Dear Retirement Adviser,
My wife will be retiring in the next three years or so. She has the option of taking either a monthly pension of between $2,500 and $3,000 or a lump-sum buyout of between $600,000 and $800,000. Which is the smarter way to go? If she takes the lump-sum option, how does she protect the money? Additionally, we both have military pensions and are eligible for Veterans Affairs medical care.
— Greg Grapple
It’s a difficult question, but estimating your retirement income needs and how they will be met in retirement is a good first step in deciding whether your wife should opt for the lump-sum payout or stay in the pension plan.
How the pension is structured also makes a difference. Is there a cost-of-living provision that will raise the monthly benefit over time? That type of inflation protection is very expensive to purchase if you’re buying an inflation rider on an annuity.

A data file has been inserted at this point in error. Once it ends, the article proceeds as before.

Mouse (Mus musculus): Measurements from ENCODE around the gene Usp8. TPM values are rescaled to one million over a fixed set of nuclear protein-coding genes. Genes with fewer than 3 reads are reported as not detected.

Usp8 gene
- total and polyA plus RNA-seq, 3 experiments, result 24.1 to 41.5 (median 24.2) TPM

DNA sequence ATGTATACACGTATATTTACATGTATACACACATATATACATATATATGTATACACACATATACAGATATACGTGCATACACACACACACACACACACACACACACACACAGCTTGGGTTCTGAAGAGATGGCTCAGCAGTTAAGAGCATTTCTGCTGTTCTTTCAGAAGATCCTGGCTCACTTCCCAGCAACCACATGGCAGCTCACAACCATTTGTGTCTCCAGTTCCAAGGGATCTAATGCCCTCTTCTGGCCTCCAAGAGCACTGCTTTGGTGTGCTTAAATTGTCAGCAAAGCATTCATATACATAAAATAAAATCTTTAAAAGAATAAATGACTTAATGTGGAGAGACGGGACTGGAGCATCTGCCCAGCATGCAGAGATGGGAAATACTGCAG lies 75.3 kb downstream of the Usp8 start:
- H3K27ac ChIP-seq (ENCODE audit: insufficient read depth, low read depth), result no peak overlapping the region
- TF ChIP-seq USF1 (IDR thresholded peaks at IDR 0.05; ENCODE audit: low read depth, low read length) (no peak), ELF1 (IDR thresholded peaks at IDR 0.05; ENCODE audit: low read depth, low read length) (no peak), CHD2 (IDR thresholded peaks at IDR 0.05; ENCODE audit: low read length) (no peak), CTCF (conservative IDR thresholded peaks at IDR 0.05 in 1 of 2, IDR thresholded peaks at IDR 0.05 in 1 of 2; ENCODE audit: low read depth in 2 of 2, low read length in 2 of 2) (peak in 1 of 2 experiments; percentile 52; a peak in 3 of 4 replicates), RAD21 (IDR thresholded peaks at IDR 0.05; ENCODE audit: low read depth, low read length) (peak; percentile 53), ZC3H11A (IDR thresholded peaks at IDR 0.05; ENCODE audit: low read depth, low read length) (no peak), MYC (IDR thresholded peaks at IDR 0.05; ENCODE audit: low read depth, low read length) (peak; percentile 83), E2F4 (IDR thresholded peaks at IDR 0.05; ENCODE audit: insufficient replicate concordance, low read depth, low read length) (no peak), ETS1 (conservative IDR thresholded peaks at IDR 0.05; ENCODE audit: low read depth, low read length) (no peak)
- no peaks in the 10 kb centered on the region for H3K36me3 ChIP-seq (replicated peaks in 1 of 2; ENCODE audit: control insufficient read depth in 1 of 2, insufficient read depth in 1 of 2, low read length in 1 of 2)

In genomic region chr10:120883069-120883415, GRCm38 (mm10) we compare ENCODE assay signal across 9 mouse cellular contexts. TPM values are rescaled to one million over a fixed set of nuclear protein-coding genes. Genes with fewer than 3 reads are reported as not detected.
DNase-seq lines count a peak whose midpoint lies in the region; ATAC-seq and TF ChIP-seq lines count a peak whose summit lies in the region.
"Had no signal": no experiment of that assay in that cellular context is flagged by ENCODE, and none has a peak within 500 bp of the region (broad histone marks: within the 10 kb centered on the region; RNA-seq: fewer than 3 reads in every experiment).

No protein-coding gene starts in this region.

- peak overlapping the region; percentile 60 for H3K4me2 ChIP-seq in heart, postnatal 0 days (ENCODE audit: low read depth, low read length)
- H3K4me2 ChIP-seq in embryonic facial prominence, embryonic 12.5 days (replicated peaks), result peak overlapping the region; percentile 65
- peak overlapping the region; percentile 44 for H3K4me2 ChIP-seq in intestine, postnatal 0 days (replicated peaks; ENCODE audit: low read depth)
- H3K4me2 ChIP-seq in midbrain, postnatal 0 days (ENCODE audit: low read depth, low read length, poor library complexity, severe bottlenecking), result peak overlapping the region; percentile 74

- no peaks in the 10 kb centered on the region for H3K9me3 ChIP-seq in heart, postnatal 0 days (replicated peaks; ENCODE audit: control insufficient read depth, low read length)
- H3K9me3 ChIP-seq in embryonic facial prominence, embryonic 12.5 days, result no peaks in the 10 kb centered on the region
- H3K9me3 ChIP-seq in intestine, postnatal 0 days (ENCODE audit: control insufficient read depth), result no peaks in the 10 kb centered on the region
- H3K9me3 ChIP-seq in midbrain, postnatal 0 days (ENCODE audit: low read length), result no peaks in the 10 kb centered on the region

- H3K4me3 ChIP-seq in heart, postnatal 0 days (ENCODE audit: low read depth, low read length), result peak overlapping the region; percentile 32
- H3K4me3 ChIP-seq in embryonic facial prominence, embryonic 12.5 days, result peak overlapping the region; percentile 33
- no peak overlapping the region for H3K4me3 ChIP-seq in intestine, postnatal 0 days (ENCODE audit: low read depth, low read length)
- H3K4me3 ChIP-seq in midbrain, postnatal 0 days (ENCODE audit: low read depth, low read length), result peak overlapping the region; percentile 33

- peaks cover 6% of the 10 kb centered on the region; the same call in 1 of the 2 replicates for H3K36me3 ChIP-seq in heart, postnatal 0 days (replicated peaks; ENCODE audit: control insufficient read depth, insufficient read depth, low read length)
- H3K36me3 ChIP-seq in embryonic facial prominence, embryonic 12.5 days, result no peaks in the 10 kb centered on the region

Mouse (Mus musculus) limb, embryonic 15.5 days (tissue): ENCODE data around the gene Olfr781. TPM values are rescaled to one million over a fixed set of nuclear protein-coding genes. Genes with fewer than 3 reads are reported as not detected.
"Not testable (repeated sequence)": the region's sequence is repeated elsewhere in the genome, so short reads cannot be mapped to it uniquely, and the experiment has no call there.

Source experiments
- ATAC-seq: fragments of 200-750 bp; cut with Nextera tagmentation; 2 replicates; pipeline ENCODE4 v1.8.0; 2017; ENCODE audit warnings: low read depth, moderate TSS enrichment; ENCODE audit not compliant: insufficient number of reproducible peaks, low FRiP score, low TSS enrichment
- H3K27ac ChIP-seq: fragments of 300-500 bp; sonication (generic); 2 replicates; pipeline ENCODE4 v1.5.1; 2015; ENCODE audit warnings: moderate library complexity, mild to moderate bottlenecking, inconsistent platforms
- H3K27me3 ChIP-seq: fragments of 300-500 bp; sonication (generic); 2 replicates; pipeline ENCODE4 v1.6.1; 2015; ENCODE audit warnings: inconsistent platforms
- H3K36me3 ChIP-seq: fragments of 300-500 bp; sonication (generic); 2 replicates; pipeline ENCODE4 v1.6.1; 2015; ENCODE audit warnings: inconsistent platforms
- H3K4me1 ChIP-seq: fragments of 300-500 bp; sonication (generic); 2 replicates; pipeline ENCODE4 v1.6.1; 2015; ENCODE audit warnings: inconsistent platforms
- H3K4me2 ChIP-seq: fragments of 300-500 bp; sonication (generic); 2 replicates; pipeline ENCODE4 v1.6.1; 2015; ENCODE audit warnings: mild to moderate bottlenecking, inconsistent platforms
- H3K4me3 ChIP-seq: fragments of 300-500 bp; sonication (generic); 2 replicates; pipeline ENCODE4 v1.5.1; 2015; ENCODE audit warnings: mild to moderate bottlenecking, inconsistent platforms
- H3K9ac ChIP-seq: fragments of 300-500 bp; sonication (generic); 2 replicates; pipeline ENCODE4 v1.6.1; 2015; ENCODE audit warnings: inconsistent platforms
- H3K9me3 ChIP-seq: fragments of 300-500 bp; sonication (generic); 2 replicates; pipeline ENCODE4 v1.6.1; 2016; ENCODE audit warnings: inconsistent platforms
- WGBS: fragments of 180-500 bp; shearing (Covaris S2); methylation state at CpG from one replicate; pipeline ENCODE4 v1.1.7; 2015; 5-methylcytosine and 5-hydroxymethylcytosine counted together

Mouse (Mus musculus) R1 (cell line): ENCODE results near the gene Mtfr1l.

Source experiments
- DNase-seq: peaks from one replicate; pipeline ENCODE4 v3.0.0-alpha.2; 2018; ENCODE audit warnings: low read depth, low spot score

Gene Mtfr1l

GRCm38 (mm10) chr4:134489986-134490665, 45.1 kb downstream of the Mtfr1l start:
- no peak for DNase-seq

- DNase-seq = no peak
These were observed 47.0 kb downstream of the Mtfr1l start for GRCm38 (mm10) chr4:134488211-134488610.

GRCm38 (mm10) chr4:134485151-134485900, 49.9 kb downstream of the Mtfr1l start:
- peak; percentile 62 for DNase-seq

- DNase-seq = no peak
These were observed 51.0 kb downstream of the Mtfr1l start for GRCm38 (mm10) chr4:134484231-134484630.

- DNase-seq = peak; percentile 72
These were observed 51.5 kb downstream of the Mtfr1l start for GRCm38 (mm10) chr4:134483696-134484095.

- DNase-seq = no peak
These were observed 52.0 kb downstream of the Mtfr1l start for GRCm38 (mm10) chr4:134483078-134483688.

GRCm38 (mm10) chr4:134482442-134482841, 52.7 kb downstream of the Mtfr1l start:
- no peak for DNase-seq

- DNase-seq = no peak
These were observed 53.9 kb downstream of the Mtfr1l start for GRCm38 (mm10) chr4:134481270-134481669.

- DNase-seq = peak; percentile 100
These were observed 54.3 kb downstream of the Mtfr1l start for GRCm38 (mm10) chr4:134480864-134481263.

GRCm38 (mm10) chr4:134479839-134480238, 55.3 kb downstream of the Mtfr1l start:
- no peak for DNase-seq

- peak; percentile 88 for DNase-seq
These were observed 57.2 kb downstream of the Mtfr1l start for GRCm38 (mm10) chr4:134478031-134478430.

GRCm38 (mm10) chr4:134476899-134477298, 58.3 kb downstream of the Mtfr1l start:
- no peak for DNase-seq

The “bird-in-hand” argument would have her take the lump sum in a trustee-to-trustee transfer to an individual retirement account, so she could continue to defer income taxes. If there’s any concern about the financial viability of the employer and its pension plan, then taking the lump-sum payment eliminates any risk associated there.
My recommendation is for you to hire a financial planning professional, paying an hourly fee for the work. You can discuss your life goals in retirement — your retirement income needs as well as which decision makes the most sense to accomplish those goals.
If she decides to take the lump sum, you’ll want to work with the financial professional to determine how the money will be invested to keep it safe while maintaining its purchasing power over time.
Get more news, money-saving tips and expert advice by signing up for a free Bankrate newsletter.
Ask the adviser